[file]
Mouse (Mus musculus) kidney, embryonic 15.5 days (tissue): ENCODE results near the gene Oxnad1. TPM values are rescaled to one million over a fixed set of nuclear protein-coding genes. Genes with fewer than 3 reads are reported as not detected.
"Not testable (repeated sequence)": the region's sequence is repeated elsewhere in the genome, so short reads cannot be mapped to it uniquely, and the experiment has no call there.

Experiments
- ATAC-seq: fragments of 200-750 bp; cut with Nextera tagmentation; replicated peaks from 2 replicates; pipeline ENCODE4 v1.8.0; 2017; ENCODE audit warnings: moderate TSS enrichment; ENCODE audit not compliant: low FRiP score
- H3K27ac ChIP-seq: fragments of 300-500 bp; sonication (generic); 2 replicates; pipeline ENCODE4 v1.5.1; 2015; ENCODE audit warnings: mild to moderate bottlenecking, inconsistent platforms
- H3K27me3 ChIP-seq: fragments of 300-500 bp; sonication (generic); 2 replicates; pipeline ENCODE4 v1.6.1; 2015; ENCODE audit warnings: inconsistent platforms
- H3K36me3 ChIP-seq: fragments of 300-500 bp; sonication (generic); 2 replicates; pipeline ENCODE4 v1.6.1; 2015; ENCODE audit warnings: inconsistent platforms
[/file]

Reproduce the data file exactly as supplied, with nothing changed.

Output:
Mouse (Mus musculus) kidney, embryonic 15.5 days (tissue): ENCODE results near the gene Oxnad1. TPM values are rescaled to one million over a fixed set of nuclear protein-coding genes. Genes with fewer than 3 reads are reported as not detected.
"Not testable (repeated sequence)": the region's sequence is repeated elsewhere in the genome, so short reads cannot be mapped to it uniquely, and the experiment has no call there.

Experiments
- ATAC-seq: fragments of 200-750 bp; cut with Nextera tagmentation; replicated peaks from 2 replicates; pipeline ENCODE4 v1.8.0; 2017; ENCODE audit warnings: moderate TSS enrichment; ENCODE audit not compliant: low FRiP score
- H3K27ac ChIP-seq: fragments of 300-500 bp; sonication (generic); 2 replicates; pipeline ENCODE4 v1.5.1; 2015; ENCODE audit warnings: mild to moderate bottlenecking, inconsistent platforms
- H3K27me3 ChIP-seq: fragments of 300-500 bp; sonication (generic); 2 replicates; pipeline ENCODE4 v1.6.1; 2015; ENCODE audit warnings: inconsistent platforms
- H3K36me3 ChIP-seq: fragments of 300-500 bp; sonication (generic); 2 replicates; pipeline ENCODE4 v1.6.1; 2015; ENCODE audit warnings: inconsistent platforms